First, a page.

Tuesday, August 4, 2009
Remakes (Sorry Duarte)
Rather surprisingly, I got into it a bit today via Twitter with my good friend and loyal reader Jose Duarte. My friend took exemption to my admittedly curmudgeonly disgust at the news of Steven Spielberg's planned Harvey remake. The discussion provoked a well-mannered argument over the Hollywood remake in general, its necessity, its value, its possible status as an eighth deadly sin. That discussion continued in a private chat, but I'd like to state my position clearly in an open forum, to let you all know that my displeasure at the news of this and nearly every remake is more than just some cantankerous manifestation of my latent elderly persona loosed upon anyone who cares to listen.
I believe that in a perfect world, which will never exist, there would be no need for movie remakes nor any desire to produce them. In a perfect world everyone would see them as a waste of time. This would be because in the perfect world of my envisioning people would have a greater respect for film older than they are, and would not need someone to come along and remake them in order for them to be palatable.
I believe that movies should tell stories, and tell it well. That's what I think books should do too, the only differences I see between the two are incidental to their mediums. Books have the advantages of length and depth, but movies are admittedly a more sensory experience. My preference for books to movies is an individual preference and not the result of any philosophy.
The point is that remakes are simply retelling old stories, and doing so in a generally poorer and less fulfilling manner. I don't care who Spielberg casts or who he hires to write his remake, it can't be better than the original Harvey. For one thing, the mere fact that it came first gives the Jimmy Stewart version a nearly insurmountable edge. The fact that it stars Jimmy Stewart makes it a sure thing.
Okay, so a decent to bad movie comes out and it's got the same name and general story line as a classic. Who cares, right? No one's forcing you to go see it, so why can't you just let it go?
The short answer is that I could, maybe. But there are things about this incessant need to remake things that worry me. For one thing, there is the fact that a new version of a movie means that many people are much less likely to ever see the original. (I understand that some people may reach out and see it, like I did with the original Taking of Pelham 1,2,3) The product of this is that over time the remake becomes the more well-known version, it gets shown on TV a year after its release, runs about 3000 times on the various HBO stations for a month and no one ever sees the old one again. This has happened to a lot of films, the foremost example in my head being The Bad News Bears. The awful and clearly unnecessary Billy Bob Thornton version is shown all the time while the '70s classic, which I remember watching on TBS multiple times as a kid, is never on.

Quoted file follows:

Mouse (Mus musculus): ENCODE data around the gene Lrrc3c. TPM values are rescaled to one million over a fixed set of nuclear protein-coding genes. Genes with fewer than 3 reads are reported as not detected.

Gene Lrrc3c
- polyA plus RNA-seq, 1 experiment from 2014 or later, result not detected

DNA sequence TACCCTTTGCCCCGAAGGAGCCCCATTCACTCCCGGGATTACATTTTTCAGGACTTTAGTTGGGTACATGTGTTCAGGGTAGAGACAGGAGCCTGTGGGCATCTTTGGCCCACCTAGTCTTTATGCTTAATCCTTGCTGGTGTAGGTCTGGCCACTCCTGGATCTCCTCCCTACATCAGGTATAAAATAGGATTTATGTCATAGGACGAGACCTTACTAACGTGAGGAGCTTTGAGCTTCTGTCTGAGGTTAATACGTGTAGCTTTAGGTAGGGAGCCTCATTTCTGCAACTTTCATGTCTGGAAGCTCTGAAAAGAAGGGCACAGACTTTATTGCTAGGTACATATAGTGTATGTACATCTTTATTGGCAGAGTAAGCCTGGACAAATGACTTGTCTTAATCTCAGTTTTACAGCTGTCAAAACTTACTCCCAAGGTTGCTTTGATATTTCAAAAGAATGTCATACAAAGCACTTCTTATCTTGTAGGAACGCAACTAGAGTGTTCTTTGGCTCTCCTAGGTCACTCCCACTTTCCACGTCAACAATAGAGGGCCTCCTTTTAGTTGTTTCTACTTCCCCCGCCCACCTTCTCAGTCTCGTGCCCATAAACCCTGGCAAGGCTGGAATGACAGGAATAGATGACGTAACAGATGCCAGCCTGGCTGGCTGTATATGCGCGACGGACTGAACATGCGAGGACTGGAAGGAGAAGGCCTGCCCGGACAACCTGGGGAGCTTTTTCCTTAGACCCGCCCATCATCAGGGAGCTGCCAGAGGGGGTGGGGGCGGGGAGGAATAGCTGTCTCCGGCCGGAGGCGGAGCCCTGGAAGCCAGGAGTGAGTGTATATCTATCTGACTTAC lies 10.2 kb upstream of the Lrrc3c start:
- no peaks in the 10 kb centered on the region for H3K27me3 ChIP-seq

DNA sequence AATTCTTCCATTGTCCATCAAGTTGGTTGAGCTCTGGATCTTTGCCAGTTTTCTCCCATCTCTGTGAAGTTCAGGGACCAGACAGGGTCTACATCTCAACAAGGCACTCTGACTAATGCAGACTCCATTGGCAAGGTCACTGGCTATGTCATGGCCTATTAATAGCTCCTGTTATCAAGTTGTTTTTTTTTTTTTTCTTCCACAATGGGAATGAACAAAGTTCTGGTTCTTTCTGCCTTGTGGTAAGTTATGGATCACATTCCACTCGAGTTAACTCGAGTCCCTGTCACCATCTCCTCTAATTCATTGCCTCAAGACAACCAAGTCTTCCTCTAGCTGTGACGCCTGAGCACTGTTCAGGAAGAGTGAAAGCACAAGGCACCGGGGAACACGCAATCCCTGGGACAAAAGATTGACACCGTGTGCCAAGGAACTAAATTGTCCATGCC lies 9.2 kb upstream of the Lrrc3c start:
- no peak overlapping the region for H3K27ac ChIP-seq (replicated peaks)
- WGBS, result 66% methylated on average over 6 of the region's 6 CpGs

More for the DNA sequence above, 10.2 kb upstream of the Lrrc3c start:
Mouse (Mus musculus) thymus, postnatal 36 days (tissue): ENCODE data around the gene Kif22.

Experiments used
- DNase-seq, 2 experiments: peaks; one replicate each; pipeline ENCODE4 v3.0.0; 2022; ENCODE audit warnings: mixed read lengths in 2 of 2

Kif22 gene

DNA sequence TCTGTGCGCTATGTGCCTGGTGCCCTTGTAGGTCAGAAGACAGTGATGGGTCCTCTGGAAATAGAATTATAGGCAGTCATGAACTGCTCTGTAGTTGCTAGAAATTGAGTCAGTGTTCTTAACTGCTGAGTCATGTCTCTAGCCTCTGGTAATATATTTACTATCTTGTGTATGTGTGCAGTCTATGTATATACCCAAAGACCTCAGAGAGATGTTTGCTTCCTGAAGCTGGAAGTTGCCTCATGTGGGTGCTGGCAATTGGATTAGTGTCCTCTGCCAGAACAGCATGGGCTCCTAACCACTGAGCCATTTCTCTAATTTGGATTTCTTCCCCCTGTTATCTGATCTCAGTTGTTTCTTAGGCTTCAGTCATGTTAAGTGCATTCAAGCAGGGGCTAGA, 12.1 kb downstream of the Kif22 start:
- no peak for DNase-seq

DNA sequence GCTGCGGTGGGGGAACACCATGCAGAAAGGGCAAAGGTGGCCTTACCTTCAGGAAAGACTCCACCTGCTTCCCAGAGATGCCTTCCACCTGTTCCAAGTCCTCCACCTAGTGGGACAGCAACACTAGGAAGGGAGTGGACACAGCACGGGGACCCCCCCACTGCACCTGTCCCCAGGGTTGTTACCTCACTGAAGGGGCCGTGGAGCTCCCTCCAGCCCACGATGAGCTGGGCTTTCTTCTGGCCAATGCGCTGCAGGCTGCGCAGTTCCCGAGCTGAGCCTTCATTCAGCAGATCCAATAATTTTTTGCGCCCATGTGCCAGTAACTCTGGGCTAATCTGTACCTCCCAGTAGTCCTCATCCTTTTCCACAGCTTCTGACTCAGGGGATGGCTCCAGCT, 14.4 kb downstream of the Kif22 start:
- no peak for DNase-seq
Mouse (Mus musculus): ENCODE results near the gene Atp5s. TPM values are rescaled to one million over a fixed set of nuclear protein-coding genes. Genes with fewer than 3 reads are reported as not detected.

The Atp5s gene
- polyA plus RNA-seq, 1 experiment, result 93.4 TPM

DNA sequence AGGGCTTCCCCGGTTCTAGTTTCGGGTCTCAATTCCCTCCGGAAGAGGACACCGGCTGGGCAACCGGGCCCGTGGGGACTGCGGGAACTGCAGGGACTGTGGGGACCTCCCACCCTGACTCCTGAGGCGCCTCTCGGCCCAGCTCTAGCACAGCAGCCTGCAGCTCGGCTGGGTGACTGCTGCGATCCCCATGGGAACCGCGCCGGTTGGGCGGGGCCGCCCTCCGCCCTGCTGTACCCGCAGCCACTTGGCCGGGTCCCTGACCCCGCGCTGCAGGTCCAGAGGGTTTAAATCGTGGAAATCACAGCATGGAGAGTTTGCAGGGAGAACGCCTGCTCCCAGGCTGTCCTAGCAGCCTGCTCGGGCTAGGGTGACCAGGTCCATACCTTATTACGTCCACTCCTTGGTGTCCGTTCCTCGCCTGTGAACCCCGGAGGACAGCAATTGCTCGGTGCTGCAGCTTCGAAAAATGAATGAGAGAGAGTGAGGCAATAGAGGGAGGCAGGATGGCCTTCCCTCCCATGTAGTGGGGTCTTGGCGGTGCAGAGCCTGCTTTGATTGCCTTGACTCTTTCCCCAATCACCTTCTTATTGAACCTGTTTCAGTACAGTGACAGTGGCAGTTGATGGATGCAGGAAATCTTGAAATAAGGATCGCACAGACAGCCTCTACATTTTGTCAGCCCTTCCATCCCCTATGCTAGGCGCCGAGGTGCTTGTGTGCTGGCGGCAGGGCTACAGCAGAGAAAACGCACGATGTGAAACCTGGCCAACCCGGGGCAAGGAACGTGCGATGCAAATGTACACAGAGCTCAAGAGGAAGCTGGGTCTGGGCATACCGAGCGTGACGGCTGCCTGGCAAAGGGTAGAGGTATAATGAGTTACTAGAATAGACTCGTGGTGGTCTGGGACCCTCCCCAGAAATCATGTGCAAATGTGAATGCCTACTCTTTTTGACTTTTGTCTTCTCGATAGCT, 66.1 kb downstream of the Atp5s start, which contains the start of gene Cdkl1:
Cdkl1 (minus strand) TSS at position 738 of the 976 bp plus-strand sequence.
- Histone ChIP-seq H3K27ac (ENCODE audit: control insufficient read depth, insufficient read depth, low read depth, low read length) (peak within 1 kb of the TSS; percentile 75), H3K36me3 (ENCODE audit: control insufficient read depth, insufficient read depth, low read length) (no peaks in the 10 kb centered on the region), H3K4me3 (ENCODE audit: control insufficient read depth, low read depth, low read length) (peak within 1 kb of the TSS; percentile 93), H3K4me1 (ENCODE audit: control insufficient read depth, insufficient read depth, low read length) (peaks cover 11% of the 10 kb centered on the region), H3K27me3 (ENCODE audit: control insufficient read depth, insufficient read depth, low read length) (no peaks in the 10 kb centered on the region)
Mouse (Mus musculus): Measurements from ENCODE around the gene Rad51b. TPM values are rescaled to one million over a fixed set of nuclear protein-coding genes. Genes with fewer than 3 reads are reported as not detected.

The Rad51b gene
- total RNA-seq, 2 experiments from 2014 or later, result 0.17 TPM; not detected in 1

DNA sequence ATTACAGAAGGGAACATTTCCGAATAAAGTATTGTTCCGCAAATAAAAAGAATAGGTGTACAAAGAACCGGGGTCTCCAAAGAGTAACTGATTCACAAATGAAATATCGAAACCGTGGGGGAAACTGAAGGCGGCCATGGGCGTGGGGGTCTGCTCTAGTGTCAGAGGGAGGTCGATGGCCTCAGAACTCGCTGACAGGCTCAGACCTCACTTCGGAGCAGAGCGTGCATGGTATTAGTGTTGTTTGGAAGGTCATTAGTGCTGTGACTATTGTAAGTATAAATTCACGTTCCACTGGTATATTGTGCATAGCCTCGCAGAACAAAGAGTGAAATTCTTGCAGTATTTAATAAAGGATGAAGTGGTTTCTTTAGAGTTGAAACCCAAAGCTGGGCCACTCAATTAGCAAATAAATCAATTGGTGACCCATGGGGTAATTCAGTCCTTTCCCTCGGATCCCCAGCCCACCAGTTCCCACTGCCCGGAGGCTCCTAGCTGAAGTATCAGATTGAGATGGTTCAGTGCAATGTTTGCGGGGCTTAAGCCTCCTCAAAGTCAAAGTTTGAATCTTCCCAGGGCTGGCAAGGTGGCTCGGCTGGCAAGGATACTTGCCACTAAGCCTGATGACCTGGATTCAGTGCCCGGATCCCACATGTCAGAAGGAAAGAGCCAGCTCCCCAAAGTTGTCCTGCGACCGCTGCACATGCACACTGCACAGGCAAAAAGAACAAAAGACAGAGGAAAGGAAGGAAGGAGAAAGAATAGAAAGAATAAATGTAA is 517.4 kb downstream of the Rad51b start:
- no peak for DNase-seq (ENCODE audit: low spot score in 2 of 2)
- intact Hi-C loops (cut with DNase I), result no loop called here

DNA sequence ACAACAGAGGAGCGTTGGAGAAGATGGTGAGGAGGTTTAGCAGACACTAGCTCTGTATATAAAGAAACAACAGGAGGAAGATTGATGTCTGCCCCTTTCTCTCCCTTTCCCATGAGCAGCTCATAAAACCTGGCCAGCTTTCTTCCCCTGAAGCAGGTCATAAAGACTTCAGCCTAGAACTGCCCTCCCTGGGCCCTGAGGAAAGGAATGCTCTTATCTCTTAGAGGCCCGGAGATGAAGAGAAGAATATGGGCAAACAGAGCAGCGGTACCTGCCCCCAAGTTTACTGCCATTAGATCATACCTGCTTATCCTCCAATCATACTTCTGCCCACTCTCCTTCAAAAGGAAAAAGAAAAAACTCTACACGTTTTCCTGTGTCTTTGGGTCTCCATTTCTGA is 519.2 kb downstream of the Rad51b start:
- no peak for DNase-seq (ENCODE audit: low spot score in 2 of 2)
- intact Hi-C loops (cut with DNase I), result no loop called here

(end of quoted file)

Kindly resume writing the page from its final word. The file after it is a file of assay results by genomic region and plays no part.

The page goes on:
The second thing is that while no one can make me go see a remake, the sad truth is that there is only so much money, talent, and time in the world, and every remake is taking the spot of what could be an original film getting made. As a society we need to tell stories, and the disturbing lack of care in ensuring that new stories get told is upsetting to me. When half the movies that get made these days are either sequels or prequels or reboots or remakes then we are really crowding out a lot of material. We are shutting off possibilities to the point that I truly believe that this generation will have less to pass on in terms of meaningful and celebrated achievement in film than our preceding generations.
You can argue that I'm taking this far too seriously, which I may be, and you can tell me that in the old days of Hollywood they remade movies all the time, which is true, with the mitigating factor that they didn't have TV or VHS or DVD to keep old movies alive in people's homes. What does it say about us that we have an unprecedented ability to preserve the best efforts of previous generations, and instead we relegate them to the dustbins, eschewing them just because they aren't in color, or seem "dated"? Of course they're dated! They were made at an earlier date! That doesn't mean that they don't have anything to tell us, in fact it might just mean the opposite.
Alright, I'm done old-man ranting. Just know this, whenever someone tells me that they can't watch a movie in black and white, I immediately move them down three circles on my nine circles of judgment.